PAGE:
Subscribe to Own Plan

VidMus wrote on 4/21/2016, 9:03 AM
Subscribe to Own Plan

Instead of paying full price for software or just plain subscribing to get it, I suggest a “Subscribe to Own” model instead.

The way it might work is as follows:

There would be a “Super Suite” of applications that consists of everything SCS sells related to pro NLE work as well as a number of other vendors related applications. It would be a whole bowl of wax type of suite.

The total price of all the applications would be divided into monthly payments according to the “Subscribe to Own” plan that one chooses with a nominal amount (according to the plan chosen) added each month for accounting and other costs.

There would be plans ranging from one to six years. The total number of payments and their monthly amounts would depend on how many months there are in the “Subscribe to Own” plan chosen.

The person subscribing would have a subscription license during the payment period and would receive a full license once they have finished their “Subscribe to Own” plan. They would receive updates and upgrades during their plan period.

After they have completed their plan and have a full license, they could then subscribe to a maintenance plan that includes updates and upgrades to all of the applications. They can also opt not to subscribe to the maintenance plan but then they would then be required to pay the full amount for upgrades and not receive any discounts. The maintenance plan would be somewhat less than the “Subscribe to Own” plan. How much less would depend on the “Subscribe to Own” plan that was originally chosen.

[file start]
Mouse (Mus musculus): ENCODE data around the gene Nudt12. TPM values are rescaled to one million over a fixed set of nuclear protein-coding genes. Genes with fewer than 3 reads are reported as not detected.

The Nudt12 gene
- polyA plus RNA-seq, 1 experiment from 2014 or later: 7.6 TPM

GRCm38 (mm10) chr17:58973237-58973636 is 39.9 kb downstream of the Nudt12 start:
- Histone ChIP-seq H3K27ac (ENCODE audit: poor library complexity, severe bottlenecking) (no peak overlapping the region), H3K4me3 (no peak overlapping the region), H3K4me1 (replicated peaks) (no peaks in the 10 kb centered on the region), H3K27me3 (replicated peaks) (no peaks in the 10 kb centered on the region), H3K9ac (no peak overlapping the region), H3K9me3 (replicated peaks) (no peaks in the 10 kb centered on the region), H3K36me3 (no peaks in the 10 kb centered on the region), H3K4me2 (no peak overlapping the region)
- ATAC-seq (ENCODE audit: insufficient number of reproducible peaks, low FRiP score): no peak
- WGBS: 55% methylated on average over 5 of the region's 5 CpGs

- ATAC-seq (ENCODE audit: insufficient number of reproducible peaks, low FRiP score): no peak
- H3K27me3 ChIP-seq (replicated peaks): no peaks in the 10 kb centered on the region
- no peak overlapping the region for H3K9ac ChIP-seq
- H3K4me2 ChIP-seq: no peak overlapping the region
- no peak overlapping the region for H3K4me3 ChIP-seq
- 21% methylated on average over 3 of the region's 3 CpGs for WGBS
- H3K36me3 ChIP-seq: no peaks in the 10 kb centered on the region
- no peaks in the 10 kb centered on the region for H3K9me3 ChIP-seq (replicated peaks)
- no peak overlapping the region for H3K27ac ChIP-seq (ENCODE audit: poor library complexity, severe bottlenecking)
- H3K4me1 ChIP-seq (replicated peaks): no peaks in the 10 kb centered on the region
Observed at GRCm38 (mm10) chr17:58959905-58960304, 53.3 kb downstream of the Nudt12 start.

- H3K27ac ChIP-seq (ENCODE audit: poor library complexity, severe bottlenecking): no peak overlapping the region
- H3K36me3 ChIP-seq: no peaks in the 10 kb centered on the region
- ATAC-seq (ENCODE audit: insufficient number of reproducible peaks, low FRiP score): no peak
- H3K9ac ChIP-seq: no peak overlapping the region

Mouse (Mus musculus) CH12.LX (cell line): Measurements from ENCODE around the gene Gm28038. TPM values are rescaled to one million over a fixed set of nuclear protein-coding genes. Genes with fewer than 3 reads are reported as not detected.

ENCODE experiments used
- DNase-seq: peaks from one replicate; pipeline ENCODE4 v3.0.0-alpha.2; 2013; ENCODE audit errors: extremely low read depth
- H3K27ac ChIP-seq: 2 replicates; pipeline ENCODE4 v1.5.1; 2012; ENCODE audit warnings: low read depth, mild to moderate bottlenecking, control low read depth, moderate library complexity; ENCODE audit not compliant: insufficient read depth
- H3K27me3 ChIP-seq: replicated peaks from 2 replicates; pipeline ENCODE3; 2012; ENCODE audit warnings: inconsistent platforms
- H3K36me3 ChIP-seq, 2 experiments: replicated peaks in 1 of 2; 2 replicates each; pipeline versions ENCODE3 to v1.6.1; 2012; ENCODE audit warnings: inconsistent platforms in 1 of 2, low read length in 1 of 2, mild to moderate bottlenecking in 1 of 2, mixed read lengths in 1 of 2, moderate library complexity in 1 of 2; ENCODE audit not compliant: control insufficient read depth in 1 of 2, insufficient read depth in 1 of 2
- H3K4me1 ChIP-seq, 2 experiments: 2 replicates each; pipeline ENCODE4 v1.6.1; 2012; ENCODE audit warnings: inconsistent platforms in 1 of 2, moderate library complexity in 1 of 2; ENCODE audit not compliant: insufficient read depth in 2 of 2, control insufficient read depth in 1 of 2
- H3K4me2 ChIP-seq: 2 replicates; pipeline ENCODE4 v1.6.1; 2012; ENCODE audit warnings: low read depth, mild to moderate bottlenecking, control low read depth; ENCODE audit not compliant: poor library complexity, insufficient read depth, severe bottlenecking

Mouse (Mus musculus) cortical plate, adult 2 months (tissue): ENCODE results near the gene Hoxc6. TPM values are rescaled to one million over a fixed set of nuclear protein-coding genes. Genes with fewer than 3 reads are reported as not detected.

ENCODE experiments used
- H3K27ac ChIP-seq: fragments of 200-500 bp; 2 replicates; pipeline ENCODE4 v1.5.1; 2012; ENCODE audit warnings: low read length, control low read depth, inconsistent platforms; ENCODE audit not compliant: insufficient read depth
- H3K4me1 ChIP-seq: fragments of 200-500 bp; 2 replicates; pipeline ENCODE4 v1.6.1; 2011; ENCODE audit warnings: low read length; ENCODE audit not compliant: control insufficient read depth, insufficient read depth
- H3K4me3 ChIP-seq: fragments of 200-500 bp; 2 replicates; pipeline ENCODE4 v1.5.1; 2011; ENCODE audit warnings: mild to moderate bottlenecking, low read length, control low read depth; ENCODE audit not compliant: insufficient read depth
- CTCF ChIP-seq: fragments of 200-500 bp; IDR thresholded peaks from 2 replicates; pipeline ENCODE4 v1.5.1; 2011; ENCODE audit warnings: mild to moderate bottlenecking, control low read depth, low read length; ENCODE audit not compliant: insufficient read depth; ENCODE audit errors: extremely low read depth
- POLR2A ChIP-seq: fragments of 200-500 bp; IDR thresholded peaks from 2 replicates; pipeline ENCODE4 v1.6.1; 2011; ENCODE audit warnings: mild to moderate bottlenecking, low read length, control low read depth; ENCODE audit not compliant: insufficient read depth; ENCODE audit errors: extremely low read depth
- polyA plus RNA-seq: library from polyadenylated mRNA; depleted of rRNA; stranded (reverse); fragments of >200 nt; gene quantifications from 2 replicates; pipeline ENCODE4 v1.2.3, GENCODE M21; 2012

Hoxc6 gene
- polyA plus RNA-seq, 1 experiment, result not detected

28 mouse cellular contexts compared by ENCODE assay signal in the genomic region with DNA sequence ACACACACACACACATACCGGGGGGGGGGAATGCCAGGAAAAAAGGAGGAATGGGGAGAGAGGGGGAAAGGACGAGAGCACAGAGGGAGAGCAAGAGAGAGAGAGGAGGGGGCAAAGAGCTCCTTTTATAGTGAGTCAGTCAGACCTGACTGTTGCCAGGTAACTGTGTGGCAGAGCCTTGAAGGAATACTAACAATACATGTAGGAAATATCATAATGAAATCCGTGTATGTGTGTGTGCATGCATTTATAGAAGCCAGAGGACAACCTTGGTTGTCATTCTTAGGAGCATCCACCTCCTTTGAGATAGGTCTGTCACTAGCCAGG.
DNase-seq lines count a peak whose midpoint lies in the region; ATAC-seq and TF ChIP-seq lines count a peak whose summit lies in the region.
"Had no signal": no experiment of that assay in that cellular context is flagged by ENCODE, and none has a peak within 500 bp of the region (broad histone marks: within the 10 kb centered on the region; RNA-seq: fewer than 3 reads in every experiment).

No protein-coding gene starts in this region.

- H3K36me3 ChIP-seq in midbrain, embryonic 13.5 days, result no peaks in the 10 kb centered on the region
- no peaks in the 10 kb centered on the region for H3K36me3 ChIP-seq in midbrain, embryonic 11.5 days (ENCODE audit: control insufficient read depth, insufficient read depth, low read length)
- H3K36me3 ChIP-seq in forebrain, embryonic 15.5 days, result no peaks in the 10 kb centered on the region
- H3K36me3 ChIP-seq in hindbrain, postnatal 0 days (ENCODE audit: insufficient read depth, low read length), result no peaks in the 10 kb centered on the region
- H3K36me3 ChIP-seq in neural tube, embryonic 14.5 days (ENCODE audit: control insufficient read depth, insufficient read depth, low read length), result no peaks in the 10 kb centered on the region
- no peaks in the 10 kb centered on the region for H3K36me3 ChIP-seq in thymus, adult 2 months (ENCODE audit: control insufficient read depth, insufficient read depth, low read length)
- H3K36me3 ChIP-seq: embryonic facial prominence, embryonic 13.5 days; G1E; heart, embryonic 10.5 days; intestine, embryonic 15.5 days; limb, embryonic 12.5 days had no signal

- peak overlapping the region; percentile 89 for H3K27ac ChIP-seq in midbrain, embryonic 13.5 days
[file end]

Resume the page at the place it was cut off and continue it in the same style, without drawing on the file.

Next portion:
If during the “Subscribe to Own” period a person should miss three payments in a row, then they would not only lose their subscription, they would also loose credit for all funds paid. Also, if a person misses a total of three separate payments during the entire “Subscribe to Own” period, they would also lose their subscription and the funds paid. This is to help prevent problems from those who do not make consistent payments but to also allow for those situations where a person might miss a payment because of illness or something else that might come-up. The only exception is if a person contacts SCS and makes special arrangements that SCS in their sole discretion approves of.

There would be a number of other terms applied as well.

The main goal is a subscription model where one can make easy payments to get all of the applications they want and need without breaking their budget and to allow for a steady cash-flow for SCS and support companies. Also allowing one to subscribe and eventually owning the applications and not having the applications shut-off as is the case with other subscription models.

I am open to suggestions as to how this should work.

So please be nice and share what you think.

Thanks in advance to all,


altarvic wrote on 4/21/2016, 10:08 AM
I agree that SCS should use more flexible kinds of subscriptions.
For example, perpetual fallback license, like some other companies.
VidMus wrote on 4/26/2016, 10:26 PM
I guess it is too late to suggest ideas on how to continue Vegas and make it profitable?

monoparadox wrote on 4/27/2016, 12:33 AM
BTW, thanks for the update to Vegasaur. Wish Sony were as responsive. Keep up the good work and fwiw I think it would be great to have someone such as you continue Vegas development. But I'm sure it's much more complex than we could begin to grasp.